Up through and over the mountains towards Veracruz we often stayed on the larger roads, and had headwinds the entire time, often made even more fun by gravelly shoulders, or no shoulder at all. I should mention here that Gaby really loves hills and headwinds – particularly when the headwinds are so stiff that even cycling downhill is a challenge. Not.

Coming down on the northern side of the mountain range wa definitely one of the most fun bits of all of the cycling to date. The rapid steep decent, ovetaking trucks and zooming through long tunnels was wonderful.
Veracruz should have been a bit more of a pleasure, but my guts were misbehaving terribly, and I felt just so weak for several days that nothing much at all really happened.

From Minatitlan we were forced to look to faster transport so as to make our flight to the US. Had we had more time we certainly would have cycled the remainder of the way to Cancun, but that wasn't to be so we resorted to jumping on a bus. Mexican buses are surprisingly comfy, with decent seats, proper AC, drinks available and - best of all - we just put the bikes straight into the hold without any wrapping or dismantling necessary.

On the way to Cancun, we stopped for a few days in Palenque – a Maya city state in southern Mexico that flourished in the seventh century AD, though after its decline was swallowed by the jungle. Much of the ruins have been excavated, but on the whole it's very much somewhere a big imagination is required to make much of it.

Unfortunately it's not even a patch on Cambodia's Angkor Wat, leaving us more than a little disappointed actually. It's nice, sure, but not nearly as impressive or monumental. And Lara Croft thought so too. Much like the cathedral-burnout prevalent in Europe, we were suffering much the same with old temples & rock-piles.

Not including the part involving everything at the airport, the getting out of Mexico was easy enough.

The stupid Mexican Airlines had somehow "misplaced" the payment - after having successfully debited the credit card weeks earlier – so we missed the scheduled early morning flight. After running from surly A to unhelpful B and between Terminals 1 and 2 we established that although we'd booked and paid with Mexican Air, the problem according to them was entirely with American Airlines. The particularly unfriendly and unhelpful Mexicana-bloke's best advice: get a new ticket and claim the money for the first one back ... (As if, from another country and after the date, get back money which they couldn't readily find a reference to in the first place ...) Anyway, the flight left without us and had it not been for a wonderfully helpful American Airlines customer service who spent and hour and a half on the phone with Mexicana Accounts, and then upsiwoopsi (that's Gaby's word) they found our money. The next flight which they were finally willing to put us on left at 3pm, so we eventually got into Miami 8 hours late.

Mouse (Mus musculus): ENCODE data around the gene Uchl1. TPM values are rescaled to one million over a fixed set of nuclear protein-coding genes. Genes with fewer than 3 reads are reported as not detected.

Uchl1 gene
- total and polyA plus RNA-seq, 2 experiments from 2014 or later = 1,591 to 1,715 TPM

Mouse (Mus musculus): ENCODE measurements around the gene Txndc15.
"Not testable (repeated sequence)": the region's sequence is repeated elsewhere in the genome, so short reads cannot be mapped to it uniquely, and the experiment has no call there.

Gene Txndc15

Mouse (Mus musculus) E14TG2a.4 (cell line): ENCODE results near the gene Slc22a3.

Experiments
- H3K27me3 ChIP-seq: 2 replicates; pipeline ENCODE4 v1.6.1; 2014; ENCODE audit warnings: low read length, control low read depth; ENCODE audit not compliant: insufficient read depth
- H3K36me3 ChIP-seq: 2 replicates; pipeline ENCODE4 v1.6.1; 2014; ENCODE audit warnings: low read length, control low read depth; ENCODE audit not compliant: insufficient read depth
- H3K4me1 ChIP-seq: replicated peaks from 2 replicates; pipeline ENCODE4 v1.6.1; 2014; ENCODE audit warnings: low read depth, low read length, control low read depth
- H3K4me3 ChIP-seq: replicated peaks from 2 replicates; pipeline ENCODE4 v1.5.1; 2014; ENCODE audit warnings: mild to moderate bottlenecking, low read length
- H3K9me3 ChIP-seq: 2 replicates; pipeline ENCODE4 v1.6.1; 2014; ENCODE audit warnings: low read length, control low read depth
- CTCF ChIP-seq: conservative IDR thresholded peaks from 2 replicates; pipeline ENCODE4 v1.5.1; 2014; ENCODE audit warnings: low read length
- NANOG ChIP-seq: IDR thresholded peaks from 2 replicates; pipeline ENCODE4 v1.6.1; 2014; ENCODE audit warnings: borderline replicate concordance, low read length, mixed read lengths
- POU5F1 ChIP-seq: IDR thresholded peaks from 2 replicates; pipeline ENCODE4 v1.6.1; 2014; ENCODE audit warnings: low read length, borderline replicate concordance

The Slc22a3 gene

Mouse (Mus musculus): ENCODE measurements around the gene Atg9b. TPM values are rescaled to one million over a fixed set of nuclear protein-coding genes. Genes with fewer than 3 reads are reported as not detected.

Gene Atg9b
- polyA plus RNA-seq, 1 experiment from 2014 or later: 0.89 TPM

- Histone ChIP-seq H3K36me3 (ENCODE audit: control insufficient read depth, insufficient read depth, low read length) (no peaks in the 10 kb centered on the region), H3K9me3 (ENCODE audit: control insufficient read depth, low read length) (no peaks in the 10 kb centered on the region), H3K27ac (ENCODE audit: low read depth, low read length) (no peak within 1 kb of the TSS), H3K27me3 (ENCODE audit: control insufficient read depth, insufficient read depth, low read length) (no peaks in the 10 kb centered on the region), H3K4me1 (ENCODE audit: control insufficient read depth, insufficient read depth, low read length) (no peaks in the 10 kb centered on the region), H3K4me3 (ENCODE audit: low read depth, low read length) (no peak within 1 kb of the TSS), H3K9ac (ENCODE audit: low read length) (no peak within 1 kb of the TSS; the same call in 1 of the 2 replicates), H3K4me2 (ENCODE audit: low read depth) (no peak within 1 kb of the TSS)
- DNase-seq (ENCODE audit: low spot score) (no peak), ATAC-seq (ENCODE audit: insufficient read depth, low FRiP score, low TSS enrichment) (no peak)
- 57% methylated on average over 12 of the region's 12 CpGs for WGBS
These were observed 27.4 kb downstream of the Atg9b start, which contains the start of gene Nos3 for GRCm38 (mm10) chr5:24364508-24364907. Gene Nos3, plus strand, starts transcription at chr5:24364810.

Getting boxes in which to pack the bikes proved really tough, so I bought several broad metres of bubble-wrap, foam packing, plastic sheeting & tape which did the job quite nicely. I'm getting better at bundling up the bikes for transport, but it's only getting more annoying each time I have to endure the whole bloody rigmarole. I had considered getting folding bikes in the run-up to the big trip, but somehow decided against them, however had I known just how shitty it is to dismantle 2 bikes for a flight, repeatedly, perhaps I would have done things differently.

Something like the Bike Friday, or the Gaerlan GoTravel now seem like they might have been ideal in hindsight, but that's the benefit of hindsight isn't it ?

Monday, August 30, 2010

Atlanta to Buffalo, via Washington DC, and the C&O and GAP bike trails

The highlight of the US ride so far - in terms of cycling at least - was the ride between Washington DC and Pittsburgh.
Coming out of DC, there's the tow path beside the Chesapeake and Ohio (C&O) Canal as far as Cumberland. From there, there's the Great Allegheny Passage (GAP) all the way to Pittsburgh, PA.